DOWNTOWN — Margot Smith, 7, and her mother cried together on election night.
"I just really wanted there to be a girl president," she said. "We've only had boy presidents for too long."
But on Saturday, she was exultant. Holding a hot pink "Dump Trump" sign alongside two of her school friends and their moms at the Women's March on Chicago, she did her best to match the slogans other marchers were chanting — even though she didn't understand all of them.
"It's been a challenge explaining all the 'kitty cat hats,' which everyone is calling something else," said Lena Parsons, who brought Margot to the march alongside her infant son and 7-year-old daughter. "But I thought it was so important to show them that they can come out and be safe with people who believe what they believe."
Parsons was one of thousands of protesters who carried their children, pushed them in strollers or held their hands as they marched and chanted Saturday. Many wanted their kids — who have spent most or all their lives in a Barack Obama presidency — to understand their voice had value, they said, and they wanted the kids to see they had people fighting for them.
Cecilia de Santiago, 7, points to the sign she made for Saturday's protest. [DNAinfo/Alex Nitkin]
Omar McRoberts, of Bronzeville, came to the rally with his wife, daughter and son. His wife had helped with the march, McRoberts said, and they wanted to show people "frustrated with the incoming regime" that there were people standing in solidarity with them.
McRoberts wants his son, Sage, to know "that people when they care about things, they really do come out and support them," he said while 8-year-old Sage shyly stood back and looked around the rally. "And that struggle is for all ages. It's not just something [for] older people and adults, but young people, as well, need to be brought on board and into understanding of how important their voice is."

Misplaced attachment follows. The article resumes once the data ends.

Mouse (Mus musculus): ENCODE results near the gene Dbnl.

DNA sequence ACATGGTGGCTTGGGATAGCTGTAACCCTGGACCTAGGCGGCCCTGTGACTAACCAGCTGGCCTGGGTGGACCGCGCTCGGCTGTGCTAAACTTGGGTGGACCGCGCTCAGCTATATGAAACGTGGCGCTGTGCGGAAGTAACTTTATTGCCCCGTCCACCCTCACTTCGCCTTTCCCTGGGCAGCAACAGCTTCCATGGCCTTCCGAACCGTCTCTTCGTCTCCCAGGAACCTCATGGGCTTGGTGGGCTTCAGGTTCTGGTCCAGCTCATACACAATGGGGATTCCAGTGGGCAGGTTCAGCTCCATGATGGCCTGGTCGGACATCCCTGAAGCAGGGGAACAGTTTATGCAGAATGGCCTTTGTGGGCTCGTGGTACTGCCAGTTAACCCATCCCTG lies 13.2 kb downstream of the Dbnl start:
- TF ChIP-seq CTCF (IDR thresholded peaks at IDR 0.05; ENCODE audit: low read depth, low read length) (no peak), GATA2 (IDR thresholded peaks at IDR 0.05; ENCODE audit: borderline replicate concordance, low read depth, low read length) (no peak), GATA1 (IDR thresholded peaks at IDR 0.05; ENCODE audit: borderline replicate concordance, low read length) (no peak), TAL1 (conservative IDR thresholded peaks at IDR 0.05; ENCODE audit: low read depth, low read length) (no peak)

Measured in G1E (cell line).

Somewhere in the middle of a massive swell of marchers carrying profanity-laden signs down Jackson Avenue, Josie Ryan, 5, was perched on her mother's shoulders with a sign of her own.
"She really loved Hillary [Clinton], and when she found out this was happening, she wanted to come so badly," said Dani Sher, from suburban Oak Park, who gripped Josie's legs as she waved her small white poster board.
The jumble of letters she'd written on her sign were a personal letter to Supreme Court Justice Ruth Bader Ginsberg, she said.
"She helped change a lot of things, and she's helped make things better for girls," Josie said, looking down at her mom.
Emmeline Croisant, 6, sits on her father's shoulders at the Women's March on Chicago. [DNAinfo/Alex Nitkin]
Sher hoped Saturday would be a "character-building experience" for Josie, she said.
"I wanted to show her that if there's something on her mind, she shouldn't be afraid to say it and show it," Sher said.
Abigail Silva's two daughters, 7 and 10, drew their own signs too, both showcasing the words "girl power" drawn in crayon.
Silva hoped their arts and crafts and knitted pink hats would give them an early dose of democracy strong enough to stay with them their whole lives, she said.
"They're going to be able to vote soon enough, and they need to know that their vote matters," Silva said. "It's a big world out there. They have to know they have a place in it."
Watch a group of young protesters chant during the Women's March on Chicago:
Jill Hallett, of Dunning, wants her 2-year-old daughters, Casey and Cora, to grow up and be "whatever the h--- they want to be," she said, laughing. She brought her daughters to the rally in a stroller and stayed with them until the end of the event.
"They need to look back on their lives and know that their mother fought for them just like my mother fought for me ...," Hallett said. "They need to continue the legacy of fighting for what's right and what matters and for their voices to be heard."
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